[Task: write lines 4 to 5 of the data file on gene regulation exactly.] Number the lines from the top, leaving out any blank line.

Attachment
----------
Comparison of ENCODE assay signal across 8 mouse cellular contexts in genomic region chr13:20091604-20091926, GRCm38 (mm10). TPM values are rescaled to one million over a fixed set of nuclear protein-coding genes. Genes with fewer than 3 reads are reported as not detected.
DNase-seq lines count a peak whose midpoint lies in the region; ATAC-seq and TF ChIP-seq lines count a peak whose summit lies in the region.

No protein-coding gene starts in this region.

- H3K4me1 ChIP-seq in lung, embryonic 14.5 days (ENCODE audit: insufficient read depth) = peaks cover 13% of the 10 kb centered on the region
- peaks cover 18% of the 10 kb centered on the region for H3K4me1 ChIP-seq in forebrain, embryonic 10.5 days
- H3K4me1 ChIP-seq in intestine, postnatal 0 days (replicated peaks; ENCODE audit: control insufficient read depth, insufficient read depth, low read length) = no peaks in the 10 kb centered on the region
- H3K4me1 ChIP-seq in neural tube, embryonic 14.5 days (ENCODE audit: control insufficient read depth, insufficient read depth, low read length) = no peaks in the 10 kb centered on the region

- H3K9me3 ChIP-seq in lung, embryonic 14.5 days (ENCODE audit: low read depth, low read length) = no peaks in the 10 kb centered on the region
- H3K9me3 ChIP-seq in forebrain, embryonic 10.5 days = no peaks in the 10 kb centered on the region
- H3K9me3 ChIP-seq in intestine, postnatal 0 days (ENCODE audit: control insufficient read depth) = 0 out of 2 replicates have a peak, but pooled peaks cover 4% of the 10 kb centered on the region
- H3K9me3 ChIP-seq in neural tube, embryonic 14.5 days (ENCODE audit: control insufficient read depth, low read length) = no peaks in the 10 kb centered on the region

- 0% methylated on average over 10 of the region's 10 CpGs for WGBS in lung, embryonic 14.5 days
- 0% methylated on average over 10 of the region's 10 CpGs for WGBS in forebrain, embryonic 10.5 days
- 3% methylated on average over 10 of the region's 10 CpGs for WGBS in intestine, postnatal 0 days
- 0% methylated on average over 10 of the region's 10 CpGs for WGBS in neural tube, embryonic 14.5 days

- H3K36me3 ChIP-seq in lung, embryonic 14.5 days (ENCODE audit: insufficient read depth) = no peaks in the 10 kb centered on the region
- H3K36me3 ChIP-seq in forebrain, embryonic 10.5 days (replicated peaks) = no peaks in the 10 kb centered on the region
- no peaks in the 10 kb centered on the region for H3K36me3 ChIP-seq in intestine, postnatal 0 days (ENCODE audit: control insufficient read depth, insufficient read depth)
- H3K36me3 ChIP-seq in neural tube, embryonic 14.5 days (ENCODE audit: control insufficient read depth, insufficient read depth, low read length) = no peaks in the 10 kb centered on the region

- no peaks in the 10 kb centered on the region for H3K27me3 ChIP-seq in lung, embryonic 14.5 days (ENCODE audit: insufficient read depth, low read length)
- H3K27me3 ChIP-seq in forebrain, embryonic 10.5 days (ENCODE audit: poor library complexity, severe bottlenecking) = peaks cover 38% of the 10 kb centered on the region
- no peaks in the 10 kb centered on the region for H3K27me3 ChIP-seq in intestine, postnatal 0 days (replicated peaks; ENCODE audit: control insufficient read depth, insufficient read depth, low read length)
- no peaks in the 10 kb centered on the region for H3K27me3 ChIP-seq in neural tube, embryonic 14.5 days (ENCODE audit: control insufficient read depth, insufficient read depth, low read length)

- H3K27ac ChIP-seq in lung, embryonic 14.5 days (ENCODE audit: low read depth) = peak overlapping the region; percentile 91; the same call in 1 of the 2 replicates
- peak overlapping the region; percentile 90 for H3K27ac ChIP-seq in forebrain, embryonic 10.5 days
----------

- H3K4me1 ChIP-seq in lung, embryonic 14.5 days (ENCODE audit: insufficient read depth) = peaks cover 13% of the 10 kb centered on the region
- peaks cover 18% of the 10 kb centered on the region for H3K4me1 ChIP-seq in forebrain, embryonic 10.5 days